As the apostles stood before the Sanhedrin and were judged, only the careful words of Gameliel saved them from likely death. The Sanhedrin flogged the apostles, ordered them to stop speaking in the name of Christ and let them go. The most amazing thing about this passage is the apostle’s reaction. They don’t feel sad or sorry for themselves, they simply leave “…rejoicing that they had been counted worthy of suffering disgrace for the Name.” The question is then: why do the apostles react this way and what does this mean for me when I face difficulties?

The first thing is that the apostles knew difficulties would come. In the words of Jesus in Matthew 10: 17 he foretells similar circumstances to those which the apostles are subject. “Be on your guard against men, they will hand you over to the local councils and flog you in their synagogues.” It is an error that some of us fall into to think that hardship is a judgment from God. This couldn’t be farther from the truth. Passages about hardship and persecution are all over the New Testament, none of them speaking negatively about the topic. The Bible tells us to rejoice, and tells us that we are blessed in our persecution. Matthew 5: 10 says, “Blessed are those who are persecuted because of righteousness for theirs is the kingdom of heaven.”

How can you rejoice in suffering? How can you consider them a blessing? This is easy to say but hard to put into practice. Before I explain how this is possible, let me first say one thing. Trials will still be trials, and hardship will always remain hard. I am not saying these things will cease to be difficult, I am only saying that we must approach them differently if we are to get through them with joy. In order to have joy in our trials and see the blessing of God we must first rid ourselves of the idea that difficulties are bad. Let us take up the opposite idea, that trials are good. Trials produce in us good fruit, they help us mature. Trials bring us closer to God! They help us understand that we can’t stand alone. The only way we can move on is with God. It is hard to be any clearer about this than the Bible on the topic of joy in sufferings: 1 Peter 4: 12-13 says; “… do not be surprised at the painful trial you are suffering, as though something strange were happening to you. But rejoice that you participate in the sufferings of Christ…” As the apostles did in Acts we can rejoice in suffering. For as Jesus Himself suffered, is it not an honor to suffer as He did and for His sake? Therefore, rejoice if you suffer in the same way as your Savior. Rejoice that you are found worthy of “…suffering disgrace for the Name…”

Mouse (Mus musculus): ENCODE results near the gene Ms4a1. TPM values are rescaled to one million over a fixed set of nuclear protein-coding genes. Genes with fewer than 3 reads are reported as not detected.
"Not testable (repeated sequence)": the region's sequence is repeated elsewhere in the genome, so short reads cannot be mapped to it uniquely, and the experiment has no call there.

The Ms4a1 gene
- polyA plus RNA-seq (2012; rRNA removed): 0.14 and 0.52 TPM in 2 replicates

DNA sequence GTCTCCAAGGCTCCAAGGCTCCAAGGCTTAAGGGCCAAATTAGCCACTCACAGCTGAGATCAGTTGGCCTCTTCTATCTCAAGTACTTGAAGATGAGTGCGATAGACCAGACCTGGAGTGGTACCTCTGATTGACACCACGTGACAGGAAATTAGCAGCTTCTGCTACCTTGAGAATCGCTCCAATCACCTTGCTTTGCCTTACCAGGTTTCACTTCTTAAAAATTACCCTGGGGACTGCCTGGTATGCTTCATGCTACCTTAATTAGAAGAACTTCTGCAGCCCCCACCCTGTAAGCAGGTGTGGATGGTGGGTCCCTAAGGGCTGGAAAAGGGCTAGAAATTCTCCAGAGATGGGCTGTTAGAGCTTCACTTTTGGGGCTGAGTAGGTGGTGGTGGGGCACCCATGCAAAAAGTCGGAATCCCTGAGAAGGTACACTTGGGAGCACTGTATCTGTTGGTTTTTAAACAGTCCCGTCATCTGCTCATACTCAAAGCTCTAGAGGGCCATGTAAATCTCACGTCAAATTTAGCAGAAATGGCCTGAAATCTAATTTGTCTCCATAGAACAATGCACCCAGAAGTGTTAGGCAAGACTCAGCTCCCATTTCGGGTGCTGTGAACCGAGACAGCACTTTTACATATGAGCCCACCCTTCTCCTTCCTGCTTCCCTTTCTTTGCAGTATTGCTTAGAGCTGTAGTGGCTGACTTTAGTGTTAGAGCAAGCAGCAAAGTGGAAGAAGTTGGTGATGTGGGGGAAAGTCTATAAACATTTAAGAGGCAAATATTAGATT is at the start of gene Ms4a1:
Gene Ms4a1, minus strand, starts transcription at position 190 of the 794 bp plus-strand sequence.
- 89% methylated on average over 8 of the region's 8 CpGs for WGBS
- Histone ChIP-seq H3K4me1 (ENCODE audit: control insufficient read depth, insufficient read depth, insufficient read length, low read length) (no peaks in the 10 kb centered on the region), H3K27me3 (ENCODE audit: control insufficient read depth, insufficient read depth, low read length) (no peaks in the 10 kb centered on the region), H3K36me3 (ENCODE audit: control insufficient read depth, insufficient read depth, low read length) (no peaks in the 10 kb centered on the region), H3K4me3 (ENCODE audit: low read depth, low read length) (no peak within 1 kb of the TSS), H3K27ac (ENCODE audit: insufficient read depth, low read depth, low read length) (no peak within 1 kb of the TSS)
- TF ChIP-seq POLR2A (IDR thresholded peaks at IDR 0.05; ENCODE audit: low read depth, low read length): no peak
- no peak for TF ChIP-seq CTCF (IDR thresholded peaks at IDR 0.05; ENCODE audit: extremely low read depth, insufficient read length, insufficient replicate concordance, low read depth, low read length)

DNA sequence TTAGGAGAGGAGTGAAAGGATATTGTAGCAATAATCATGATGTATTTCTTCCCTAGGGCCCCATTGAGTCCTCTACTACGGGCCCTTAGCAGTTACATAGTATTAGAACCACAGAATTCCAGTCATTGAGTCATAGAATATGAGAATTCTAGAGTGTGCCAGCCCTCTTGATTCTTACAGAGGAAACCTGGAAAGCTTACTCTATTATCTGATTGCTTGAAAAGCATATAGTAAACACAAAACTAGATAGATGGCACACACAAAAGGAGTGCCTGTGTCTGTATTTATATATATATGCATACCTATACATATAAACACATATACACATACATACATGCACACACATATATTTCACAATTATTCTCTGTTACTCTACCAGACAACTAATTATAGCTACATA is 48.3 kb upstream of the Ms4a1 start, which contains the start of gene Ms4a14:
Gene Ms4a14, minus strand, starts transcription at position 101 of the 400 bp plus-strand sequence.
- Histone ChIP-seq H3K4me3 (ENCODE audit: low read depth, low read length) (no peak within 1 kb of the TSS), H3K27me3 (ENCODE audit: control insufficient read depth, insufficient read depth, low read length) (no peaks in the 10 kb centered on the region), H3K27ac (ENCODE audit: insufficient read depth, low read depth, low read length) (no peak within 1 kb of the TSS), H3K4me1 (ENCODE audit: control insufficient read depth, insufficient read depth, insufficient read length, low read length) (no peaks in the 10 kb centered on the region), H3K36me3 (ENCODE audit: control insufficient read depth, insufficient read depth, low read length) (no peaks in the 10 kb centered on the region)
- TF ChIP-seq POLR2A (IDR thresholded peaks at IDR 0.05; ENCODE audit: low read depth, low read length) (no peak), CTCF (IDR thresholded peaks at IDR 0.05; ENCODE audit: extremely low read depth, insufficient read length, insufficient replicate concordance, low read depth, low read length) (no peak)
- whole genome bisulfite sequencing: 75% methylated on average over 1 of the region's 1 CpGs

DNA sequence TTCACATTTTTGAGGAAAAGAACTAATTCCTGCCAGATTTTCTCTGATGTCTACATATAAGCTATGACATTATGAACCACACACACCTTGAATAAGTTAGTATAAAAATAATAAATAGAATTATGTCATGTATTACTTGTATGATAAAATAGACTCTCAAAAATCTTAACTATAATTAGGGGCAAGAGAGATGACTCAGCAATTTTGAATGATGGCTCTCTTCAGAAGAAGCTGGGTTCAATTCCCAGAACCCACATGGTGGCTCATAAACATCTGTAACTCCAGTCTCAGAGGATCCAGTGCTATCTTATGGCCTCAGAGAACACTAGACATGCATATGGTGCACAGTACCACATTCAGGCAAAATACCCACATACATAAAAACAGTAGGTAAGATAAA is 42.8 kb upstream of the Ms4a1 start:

In concluding, through this paper, I hope you find encouragement, hope, instruction and a certainty of the faith we have in Christ Jesus. Letting God do the work through you is one of the biggest lessons in trust you can learn. If you let God work through you and use His authority, even in persecution, the outcome will be uncontainable. Rejoice in the trials set before you, and as you continue in your walk with Christ, “…never stop teaching and preaching the Name of Jesus Christ.”

- A Portantorchas Assignment by Andrew McKeeth and Andrew Geddert